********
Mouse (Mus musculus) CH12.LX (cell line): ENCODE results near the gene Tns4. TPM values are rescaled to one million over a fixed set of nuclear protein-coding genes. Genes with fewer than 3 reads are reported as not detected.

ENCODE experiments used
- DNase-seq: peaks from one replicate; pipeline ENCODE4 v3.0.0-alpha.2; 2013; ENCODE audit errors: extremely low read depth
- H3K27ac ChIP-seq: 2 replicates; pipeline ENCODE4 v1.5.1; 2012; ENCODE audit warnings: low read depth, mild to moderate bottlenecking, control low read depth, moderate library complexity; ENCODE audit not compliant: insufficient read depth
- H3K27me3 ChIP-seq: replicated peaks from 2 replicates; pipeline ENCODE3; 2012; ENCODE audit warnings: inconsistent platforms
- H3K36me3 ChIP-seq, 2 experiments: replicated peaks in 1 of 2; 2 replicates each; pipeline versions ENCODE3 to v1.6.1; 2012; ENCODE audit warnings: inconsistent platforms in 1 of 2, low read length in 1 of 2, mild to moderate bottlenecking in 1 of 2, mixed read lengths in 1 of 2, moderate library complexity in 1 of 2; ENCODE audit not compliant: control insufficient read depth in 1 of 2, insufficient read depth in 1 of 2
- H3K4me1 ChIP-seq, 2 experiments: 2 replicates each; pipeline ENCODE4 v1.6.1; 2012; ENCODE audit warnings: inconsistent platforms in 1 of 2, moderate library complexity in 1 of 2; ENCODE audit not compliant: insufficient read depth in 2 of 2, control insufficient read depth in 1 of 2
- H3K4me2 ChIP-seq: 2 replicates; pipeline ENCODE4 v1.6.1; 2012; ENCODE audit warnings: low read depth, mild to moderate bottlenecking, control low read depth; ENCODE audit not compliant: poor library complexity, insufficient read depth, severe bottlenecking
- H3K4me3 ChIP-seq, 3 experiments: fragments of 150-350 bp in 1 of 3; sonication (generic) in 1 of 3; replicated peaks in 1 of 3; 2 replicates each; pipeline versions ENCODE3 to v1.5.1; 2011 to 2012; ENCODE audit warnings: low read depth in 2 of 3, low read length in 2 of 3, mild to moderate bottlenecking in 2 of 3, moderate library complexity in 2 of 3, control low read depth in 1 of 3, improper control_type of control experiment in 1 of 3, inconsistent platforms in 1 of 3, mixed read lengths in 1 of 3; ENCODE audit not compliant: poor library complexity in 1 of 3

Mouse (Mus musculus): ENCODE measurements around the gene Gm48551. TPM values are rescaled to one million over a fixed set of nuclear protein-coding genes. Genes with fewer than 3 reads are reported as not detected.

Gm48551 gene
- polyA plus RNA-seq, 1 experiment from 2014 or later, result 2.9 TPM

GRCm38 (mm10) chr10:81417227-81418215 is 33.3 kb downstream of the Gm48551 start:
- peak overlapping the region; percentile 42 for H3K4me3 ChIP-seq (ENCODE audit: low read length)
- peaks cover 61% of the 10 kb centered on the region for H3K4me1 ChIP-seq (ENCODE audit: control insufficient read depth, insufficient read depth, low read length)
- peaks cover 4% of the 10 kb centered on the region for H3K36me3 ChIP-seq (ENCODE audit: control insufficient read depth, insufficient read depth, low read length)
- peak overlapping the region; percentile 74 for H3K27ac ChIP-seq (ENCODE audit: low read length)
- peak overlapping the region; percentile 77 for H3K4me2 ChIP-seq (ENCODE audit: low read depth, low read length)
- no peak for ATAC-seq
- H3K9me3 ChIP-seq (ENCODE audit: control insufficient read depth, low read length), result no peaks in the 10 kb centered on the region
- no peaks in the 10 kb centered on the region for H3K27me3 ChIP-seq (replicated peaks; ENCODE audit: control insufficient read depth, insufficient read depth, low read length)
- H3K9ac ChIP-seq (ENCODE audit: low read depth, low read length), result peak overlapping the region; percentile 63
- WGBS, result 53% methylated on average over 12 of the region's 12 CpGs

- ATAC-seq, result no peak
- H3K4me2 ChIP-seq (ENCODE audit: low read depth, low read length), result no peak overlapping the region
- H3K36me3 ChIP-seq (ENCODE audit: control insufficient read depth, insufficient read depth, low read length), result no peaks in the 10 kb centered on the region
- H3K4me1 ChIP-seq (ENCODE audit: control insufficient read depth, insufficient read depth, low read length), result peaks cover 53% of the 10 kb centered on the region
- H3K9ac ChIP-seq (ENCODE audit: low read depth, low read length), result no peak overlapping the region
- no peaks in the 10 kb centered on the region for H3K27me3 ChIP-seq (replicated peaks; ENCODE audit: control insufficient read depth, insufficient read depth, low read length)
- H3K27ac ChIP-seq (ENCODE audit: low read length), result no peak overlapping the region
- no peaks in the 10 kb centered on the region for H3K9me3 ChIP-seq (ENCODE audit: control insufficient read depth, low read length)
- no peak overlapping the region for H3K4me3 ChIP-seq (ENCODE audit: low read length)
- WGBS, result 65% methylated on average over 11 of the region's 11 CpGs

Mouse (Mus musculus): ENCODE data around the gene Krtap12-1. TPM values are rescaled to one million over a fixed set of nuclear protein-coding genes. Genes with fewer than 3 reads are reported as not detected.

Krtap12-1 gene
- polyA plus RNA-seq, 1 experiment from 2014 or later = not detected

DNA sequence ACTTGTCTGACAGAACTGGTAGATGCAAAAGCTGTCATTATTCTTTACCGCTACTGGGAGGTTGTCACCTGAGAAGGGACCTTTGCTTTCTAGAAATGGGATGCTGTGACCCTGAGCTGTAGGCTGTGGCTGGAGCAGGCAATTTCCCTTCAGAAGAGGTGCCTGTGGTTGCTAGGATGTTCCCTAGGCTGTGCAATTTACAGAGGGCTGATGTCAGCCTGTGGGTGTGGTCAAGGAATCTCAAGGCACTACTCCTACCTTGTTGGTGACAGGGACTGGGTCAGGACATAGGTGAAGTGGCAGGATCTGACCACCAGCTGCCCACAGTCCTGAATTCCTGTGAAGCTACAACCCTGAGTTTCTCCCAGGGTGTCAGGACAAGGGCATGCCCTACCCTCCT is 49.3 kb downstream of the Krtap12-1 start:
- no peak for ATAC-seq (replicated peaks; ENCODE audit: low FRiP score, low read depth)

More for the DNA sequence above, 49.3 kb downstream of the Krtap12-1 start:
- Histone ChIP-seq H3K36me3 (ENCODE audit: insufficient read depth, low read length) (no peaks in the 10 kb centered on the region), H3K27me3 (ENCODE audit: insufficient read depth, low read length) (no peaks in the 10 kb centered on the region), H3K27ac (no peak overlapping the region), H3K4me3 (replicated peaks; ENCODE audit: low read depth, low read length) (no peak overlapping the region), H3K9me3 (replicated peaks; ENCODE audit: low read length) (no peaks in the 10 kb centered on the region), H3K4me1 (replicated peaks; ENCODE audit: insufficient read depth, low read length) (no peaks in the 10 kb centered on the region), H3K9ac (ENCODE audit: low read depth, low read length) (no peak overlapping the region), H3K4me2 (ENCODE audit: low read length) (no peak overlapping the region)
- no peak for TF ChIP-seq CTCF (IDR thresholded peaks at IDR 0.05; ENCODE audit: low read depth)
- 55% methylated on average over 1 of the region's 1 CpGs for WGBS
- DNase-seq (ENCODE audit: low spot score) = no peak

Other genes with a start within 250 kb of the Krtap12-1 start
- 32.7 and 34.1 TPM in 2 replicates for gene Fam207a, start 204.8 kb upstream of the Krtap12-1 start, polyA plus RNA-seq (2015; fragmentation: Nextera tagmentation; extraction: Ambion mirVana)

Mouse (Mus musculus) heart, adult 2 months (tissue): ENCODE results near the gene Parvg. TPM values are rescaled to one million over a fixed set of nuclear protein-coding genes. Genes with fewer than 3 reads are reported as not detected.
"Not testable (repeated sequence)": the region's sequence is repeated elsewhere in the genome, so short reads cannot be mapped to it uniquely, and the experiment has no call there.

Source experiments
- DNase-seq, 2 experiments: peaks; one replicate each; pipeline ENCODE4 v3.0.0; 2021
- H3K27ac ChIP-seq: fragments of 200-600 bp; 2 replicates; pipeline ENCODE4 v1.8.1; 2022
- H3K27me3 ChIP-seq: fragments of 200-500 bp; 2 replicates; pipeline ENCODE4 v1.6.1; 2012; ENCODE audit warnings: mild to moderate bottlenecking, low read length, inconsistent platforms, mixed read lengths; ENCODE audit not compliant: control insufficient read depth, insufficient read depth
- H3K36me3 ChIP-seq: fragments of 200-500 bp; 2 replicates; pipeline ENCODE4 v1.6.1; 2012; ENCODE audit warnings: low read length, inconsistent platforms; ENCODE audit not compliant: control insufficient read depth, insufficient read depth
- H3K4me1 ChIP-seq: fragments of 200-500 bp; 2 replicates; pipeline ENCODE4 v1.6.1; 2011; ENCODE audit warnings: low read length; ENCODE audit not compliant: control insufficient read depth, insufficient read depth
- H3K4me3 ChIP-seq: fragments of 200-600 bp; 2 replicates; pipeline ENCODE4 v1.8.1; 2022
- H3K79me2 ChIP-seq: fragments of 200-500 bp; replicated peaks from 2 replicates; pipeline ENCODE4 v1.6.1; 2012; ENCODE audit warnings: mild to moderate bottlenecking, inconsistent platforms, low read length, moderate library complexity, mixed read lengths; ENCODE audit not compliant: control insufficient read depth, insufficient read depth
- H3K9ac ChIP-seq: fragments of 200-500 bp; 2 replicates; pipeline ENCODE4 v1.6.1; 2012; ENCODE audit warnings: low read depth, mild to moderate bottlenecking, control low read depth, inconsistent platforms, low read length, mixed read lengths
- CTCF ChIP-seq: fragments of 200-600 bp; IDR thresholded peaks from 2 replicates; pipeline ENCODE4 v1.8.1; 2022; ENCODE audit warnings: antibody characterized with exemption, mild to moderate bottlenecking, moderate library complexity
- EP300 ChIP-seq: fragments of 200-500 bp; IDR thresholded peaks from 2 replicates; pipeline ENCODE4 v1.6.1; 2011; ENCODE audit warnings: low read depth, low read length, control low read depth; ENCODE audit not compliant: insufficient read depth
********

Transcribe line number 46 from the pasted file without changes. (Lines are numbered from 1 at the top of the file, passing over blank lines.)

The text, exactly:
Mouse (Mus musculus) heart, adult 2 months (tissue): ENCODE results near the gene Parvg. TPM values are rescaled to one million over a fixed set of nuclear protein-coding genes. Genes with fewer than 3 reads are reported as not detected.